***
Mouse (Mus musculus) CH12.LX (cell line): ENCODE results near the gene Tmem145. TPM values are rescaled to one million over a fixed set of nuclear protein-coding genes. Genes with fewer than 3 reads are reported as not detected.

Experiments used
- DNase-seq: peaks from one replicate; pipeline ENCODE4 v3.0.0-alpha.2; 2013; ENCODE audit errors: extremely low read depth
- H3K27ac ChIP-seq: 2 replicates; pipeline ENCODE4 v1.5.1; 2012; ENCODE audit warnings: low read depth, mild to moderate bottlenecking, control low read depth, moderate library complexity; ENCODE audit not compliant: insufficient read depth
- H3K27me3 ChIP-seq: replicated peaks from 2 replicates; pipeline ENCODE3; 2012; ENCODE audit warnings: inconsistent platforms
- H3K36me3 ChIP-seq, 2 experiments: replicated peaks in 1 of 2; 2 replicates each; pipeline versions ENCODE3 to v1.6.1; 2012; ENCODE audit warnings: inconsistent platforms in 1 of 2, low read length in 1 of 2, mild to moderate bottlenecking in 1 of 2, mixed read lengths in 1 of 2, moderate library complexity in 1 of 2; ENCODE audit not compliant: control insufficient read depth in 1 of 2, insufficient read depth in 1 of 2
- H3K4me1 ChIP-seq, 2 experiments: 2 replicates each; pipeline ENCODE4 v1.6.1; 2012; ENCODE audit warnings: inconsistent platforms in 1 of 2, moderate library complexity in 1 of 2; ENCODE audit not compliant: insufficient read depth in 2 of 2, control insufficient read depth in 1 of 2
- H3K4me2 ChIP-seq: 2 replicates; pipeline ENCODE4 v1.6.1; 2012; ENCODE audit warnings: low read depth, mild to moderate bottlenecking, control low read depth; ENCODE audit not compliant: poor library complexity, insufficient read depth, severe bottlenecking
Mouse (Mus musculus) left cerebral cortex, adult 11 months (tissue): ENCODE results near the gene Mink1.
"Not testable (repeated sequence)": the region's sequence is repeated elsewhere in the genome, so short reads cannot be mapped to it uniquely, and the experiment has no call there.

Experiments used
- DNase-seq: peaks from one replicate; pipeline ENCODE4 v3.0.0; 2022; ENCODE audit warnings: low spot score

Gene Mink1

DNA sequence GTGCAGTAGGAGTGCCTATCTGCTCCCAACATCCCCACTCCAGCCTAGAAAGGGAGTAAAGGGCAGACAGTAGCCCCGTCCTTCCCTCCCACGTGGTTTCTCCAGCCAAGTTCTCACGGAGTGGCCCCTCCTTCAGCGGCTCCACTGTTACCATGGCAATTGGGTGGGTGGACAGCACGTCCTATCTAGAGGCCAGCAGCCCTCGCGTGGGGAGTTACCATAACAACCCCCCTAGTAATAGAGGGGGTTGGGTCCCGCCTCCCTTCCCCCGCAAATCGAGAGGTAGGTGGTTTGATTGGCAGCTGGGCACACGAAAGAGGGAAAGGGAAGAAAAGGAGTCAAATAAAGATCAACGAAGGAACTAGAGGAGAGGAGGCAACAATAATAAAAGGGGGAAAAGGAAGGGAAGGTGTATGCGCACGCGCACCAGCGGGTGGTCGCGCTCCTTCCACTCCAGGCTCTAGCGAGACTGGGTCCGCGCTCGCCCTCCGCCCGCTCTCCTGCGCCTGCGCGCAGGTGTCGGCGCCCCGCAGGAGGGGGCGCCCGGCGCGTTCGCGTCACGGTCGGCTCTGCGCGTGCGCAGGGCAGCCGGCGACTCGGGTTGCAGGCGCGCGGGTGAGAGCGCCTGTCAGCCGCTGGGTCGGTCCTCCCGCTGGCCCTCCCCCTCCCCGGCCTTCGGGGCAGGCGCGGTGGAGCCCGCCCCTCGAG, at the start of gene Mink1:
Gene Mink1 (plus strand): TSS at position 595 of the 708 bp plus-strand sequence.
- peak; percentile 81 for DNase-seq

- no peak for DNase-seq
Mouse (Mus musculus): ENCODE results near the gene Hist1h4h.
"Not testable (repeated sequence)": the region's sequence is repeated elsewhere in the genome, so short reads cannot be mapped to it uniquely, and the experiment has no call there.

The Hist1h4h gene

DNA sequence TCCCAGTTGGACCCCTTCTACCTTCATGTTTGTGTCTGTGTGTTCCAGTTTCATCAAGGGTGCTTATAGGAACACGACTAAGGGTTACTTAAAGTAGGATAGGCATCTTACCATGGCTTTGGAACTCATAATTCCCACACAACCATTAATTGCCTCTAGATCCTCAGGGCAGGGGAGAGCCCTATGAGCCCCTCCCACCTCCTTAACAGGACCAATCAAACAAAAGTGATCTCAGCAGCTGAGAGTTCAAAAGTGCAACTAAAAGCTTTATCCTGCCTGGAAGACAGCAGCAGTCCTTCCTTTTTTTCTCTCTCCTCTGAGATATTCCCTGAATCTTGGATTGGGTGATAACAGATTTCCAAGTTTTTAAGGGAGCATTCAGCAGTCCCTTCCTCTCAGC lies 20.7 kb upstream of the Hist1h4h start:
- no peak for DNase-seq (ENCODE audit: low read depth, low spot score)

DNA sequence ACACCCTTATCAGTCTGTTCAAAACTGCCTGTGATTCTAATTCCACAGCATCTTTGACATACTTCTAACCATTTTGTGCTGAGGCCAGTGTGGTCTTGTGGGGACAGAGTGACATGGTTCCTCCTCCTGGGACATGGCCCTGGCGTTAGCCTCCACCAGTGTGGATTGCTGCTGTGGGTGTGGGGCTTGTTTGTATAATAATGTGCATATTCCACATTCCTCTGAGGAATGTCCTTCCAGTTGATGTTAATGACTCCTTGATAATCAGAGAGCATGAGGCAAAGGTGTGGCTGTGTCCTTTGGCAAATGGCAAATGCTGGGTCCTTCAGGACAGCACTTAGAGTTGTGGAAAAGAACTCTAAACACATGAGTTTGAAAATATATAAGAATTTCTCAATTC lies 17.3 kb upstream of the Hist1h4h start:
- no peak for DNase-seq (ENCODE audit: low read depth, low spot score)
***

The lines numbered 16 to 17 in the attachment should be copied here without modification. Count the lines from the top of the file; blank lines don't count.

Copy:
- peak; percentile 81 for DNase-seq

- no peak for DNase-seq